Thursday, July 20, 2006


A poem from Street Sense - written by vendor David Harris

It's a sorry excuse for religion,
I know,
we light the crucifix of gasoline
and climb into the flames

we charge admission to our immolation

We use to think we were dangerous
with frightening ideas,
huffing the glory of our ageless wisdom.

At twenty-three and twenty-four
you're the withered hag,
I, the wizened geezer-
teens on inline skates
laugh at our daring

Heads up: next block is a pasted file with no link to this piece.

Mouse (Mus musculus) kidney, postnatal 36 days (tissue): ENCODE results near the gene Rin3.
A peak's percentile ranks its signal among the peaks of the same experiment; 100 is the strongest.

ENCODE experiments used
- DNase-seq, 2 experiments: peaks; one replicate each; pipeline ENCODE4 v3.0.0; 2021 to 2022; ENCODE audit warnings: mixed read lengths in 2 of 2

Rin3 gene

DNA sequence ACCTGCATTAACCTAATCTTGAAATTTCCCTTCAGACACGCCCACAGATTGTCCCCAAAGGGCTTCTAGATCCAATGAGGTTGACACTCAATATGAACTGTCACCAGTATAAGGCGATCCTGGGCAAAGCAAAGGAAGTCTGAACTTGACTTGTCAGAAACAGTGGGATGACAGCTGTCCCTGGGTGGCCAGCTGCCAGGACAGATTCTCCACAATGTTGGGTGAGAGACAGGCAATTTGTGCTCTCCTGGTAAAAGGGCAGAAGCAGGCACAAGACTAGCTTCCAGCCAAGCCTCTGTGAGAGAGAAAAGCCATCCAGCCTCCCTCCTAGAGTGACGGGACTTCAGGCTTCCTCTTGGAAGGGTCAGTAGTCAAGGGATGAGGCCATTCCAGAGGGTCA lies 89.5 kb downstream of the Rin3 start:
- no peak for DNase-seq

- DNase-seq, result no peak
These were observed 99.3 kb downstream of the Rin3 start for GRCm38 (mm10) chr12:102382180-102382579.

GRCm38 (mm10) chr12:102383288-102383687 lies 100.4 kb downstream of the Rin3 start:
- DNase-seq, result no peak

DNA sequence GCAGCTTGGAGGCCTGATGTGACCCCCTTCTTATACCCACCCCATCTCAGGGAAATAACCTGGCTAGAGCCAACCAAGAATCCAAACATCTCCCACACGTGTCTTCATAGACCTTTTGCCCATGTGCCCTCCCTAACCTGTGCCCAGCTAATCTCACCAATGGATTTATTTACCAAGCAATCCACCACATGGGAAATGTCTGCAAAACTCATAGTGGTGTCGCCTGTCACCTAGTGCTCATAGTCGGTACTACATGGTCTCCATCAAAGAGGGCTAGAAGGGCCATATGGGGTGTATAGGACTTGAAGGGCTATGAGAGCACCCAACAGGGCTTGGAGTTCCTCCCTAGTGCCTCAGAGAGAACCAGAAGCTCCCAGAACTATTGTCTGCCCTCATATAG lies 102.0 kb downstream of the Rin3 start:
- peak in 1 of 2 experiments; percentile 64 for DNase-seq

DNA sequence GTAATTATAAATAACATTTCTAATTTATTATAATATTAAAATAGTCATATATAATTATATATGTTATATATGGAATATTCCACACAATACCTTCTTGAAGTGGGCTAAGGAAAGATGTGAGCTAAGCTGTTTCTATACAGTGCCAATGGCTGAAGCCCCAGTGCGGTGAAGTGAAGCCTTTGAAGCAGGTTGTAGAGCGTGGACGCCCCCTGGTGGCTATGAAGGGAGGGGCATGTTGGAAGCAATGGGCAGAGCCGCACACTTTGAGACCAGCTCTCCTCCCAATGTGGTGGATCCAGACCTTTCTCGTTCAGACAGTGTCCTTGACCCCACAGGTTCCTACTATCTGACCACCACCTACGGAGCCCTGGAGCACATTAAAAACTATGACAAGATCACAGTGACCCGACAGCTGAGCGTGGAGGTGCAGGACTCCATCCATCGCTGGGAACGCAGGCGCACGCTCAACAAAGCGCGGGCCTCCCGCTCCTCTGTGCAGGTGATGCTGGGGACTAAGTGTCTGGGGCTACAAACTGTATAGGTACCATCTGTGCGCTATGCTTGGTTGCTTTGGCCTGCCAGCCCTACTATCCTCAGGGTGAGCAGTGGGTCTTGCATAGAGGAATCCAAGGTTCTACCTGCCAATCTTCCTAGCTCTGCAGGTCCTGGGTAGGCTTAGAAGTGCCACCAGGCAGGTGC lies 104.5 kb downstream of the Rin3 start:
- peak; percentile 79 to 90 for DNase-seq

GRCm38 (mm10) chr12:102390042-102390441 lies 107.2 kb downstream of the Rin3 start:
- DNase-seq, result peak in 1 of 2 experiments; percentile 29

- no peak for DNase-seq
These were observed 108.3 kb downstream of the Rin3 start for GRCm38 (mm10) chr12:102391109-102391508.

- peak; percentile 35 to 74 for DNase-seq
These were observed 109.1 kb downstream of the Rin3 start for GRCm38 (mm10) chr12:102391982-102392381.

to think we're cool

The sixteen-year-old suicidal poet
was in vogue one year
I played my role with great panache-
you were stunning as my muse
decked-out in gothic threads;
but our moment in the sun
flickered like a butane spark
and now, we live lives
of therapy
and bills.

It's a sorry excuse for religion
but on our Sunday mornings
we trudge to our church of melancholy
on our knees among our towers
of "modern rock" CD's
I, the toothless soothsayer,
you, the skeletal crone,
we relive the thirty seconds
of meaning in our lives

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